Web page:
Credit Suisse last week placed one of the first issues of capital instruments in the form of contingent convertible bonds following the publication of the Basel III rules in December 2010 and January 2011 - US$ 2 billion 7.875 per cent Tier 2 Buffer Capital Notes due 2041. This placing came only a few days after Credit Suisse had agreed to issue contingent capital in the form of approximately CHF 6 billion of Tier 1 Buffer Capital Notes to Qatar Holdings and the Olayan Group of Saudi Arabia in exchange for cash or for outstanding capital notes issued in 2008.

The notes qualify as contingent capital, meaning they convert into equity if Credit Suisse’s core Tier 1 capital ratio falls below 7 per cent under the Basel III definition, and are expected to count towards the capital buffer that will be required of large Swiss banks under the proposed new Swiss capital adequacy rules, thereby allowing Credit Suisse to transition to the new Swiss regulatory standards ahead of time.

We understand the key terms of the notes to be:

  • issued by a Guernsey entity and guaranteed on a subordinated basis by Credit Suisse Group
  • subordinated with a 30-year maturity
  • minimum denomination of US$100,000
  • redeemable by the issuer from August 2016
  • resettable coupon every 5 years from August 2016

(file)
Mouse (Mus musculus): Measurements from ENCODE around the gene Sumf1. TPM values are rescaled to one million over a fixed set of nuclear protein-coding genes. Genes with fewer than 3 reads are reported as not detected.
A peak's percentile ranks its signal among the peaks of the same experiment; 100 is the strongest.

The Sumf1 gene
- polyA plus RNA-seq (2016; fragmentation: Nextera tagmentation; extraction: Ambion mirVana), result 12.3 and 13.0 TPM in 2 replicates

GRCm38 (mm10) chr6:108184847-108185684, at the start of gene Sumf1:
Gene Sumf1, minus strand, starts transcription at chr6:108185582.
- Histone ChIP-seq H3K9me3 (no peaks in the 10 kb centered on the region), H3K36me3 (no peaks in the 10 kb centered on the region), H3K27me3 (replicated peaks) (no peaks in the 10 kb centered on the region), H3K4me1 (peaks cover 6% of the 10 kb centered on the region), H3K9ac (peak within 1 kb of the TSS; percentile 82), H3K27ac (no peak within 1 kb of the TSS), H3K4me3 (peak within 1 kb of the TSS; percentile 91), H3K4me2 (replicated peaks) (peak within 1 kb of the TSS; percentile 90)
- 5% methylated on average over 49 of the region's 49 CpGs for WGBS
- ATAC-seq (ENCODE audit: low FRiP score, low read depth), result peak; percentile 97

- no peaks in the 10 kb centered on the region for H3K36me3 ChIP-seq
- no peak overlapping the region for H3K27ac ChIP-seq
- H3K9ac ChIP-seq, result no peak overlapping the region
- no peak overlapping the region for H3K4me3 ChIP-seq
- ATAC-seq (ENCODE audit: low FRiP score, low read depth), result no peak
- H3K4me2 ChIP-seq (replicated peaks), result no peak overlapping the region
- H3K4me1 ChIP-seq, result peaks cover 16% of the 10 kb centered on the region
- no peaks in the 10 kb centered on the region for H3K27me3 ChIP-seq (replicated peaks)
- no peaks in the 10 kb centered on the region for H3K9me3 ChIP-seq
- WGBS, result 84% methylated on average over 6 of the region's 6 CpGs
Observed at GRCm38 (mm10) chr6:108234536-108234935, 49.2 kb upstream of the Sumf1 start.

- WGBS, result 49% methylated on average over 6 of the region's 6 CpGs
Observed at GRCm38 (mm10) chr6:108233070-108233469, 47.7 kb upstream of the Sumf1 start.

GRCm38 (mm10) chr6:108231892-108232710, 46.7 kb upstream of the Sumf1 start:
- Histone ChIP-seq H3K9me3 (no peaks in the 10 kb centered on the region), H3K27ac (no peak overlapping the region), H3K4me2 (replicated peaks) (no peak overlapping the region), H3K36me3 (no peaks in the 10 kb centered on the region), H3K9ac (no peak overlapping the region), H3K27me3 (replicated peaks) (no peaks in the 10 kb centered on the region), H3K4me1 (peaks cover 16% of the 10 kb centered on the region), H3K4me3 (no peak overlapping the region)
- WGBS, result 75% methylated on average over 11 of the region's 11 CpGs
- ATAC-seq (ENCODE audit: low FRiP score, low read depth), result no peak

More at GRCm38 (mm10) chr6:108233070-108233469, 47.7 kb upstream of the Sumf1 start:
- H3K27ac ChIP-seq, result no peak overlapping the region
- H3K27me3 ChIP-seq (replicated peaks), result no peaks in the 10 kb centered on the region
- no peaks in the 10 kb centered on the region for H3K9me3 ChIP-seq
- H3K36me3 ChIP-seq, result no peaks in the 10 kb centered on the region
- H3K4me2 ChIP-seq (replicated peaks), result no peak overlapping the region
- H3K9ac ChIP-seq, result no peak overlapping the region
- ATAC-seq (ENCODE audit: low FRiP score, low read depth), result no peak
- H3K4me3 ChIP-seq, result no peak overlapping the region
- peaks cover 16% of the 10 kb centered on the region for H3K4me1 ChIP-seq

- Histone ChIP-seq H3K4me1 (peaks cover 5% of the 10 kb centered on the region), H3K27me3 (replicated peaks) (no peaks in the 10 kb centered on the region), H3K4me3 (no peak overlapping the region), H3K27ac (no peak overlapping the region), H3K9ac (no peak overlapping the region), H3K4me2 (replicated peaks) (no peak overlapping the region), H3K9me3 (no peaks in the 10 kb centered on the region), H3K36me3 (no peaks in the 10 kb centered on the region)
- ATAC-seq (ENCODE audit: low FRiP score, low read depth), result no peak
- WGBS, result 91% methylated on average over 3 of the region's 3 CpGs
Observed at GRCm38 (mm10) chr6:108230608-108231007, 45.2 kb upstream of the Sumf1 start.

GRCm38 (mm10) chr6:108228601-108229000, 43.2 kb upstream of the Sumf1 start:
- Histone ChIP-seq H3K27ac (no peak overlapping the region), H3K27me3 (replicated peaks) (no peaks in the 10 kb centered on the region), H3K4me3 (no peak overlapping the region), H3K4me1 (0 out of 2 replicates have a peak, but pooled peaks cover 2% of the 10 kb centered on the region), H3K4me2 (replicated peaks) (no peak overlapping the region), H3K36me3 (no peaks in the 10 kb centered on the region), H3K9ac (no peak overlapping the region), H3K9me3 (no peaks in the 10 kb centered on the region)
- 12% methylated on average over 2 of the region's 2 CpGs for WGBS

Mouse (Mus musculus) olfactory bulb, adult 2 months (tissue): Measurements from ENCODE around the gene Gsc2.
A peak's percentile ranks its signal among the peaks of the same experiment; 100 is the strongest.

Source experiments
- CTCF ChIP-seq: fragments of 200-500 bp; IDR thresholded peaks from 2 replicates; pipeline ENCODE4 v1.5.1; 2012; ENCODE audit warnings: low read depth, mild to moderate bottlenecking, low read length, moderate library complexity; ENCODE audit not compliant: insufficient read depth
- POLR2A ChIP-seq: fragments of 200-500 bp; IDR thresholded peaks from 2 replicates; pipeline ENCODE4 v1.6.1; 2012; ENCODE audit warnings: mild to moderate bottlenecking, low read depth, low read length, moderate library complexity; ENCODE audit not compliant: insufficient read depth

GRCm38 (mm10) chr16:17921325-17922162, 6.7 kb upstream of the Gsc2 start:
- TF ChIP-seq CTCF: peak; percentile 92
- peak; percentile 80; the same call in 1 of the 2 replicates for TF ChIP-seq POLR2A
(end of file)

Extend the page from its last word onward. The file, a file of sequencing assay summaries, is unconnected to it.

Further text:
• interest payments are not discretionary or deferrable
  • automatically convert into ordinary shares if Credit Suisse’s reported consolidated risk-based capital ratio falls below 7 per cent
  • automatically convert if the Swiss regulator determines that Credit Suisse requires public sector support to prevent it from becoming insolvent or unable to pay its debts
  • expected rating of BBB+ from Fitch Ratings
  • expected to be listed on the Luxembourg Stock Exchange’s Euro MTF Market

We understand that the placing has been received well by asset managers, who took about two-thirds of the offer, while the rest was bought by private banks on behalf of their clients. The notes were issued outside the US . This placing is an important one for the market which has been asking itself whether (1) high-trigger contingent capital can be raised and (2) such capital can be raised at a reasonable cost. It remains to be seen whether the placing will spur other banks to consider issuing CoCos and whether a sustainable market will develop in these types of capital instruments.

Tak Matsuda
Partner

Leonie von Schweinitz
Associate

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Canadian treatment of non-qualifying capital instruments - (Basel III capital rules)

16 February 2011